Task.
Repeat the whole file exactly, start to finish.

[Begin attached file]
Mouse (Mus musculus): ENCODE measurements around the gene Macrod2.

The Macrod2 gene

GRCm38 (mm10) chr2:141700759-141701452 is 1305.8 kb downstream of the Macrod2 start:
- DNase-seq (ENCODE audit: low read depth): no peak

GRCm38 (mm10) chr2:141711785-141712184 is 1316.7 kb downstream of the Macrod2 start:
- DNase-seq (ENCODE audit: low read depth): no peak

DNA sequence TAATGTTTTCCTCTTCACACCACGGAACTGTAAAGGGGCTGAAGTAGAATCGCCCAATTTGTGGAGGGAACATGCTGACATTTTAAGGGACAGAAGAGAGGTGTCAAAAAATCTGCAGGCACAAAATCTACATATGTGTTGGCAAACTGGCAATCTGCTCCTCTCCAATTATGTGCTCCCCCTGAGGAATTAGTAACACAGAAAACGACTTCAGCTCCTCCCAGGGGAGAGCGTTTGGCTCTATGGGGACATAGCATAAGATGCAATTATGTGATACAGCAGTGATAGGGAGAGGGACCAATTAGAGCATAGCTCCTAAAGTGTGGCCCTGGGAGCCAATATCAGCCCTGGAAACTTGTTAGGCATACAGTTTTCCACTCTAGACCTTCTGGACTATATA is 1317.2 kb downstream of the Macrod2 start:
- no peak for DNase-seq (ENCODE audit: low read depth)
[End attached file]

Mouse (Mus musculus): ENCODE measurements around the gene Macrod2.

The Macrod2 gene

GRCm38 (mm10) chr2:141700759-141701452 is 1305.8 kb downstream of the Macrod2 start:
- DNase-seq (ENCODE audit: low read depth): no peak

GRCm38 (mm10) chr2:141711785-141712184 is 1316.7 kb downstream of the Macrod2 start:
- DNase-seq (ENCODE audit: low read depth): no peak

DNA sequence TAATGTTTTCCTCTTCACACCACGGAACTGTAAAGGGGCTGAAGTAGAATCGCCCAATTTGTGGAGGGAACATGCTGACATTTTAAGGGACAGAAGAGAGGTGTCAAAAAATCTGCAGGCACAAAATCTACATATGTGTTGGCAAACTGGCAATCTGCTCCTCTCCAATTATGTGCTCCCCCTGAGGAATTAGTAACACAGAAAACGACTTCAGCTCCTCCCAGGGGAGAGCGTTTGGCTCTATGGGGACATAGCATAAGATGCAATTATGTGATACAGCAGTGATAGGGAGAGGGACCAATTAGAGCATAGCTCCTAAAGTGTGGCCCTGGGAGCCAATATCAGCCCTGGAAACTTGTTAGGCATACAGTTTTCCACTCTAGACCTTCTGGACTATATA is 1317.2 kb downstream of the Macrod2 start:
- no peak for DNase-seq (ENCODE audit: low read depth)